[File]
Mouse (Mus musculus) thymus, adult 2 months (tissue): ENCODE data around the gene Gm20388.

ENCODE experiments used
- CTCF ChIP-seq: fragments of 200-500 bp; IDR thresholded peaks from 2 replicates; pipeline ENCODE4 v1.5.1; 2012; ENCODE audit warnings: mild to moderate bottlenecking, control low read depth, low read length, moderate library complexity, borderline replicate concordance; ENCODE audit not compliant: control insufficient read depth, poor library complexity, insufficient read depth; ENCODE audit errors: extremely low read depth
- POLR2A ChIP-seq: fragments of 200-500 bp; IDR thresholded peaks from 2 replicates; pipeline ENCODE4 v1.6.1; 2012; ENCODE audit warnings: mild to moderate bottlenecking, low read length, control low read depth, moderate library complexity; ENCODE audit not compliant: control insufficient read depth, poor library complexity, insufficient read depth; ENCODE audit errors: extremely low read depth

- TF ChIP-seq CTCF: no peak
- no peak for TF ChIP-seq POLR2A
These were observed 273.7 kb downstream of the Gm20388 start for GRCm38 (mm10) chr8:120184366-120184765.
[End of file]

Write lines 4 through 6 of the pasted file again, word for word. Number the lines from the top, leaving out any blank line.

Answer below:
- POLR2A ChIP-seq: fragments of 200-500 bp; IDR thresholded peaks from 2 replicates; pipeline ENCODE4 v1.6.1; 2012; ENCODE audit warnings: mild to moderate bottlenecking, low read length, control low read depth, moderate library complexity; ENCODE audit not compliant: control insufficient read depth, poor library complexity, insufficient read depth; ENCODE audit errors: extremely low read depth

- TF ChIP-seq CTCF: no peak
- no peak for TF ChIP-seq POLR2A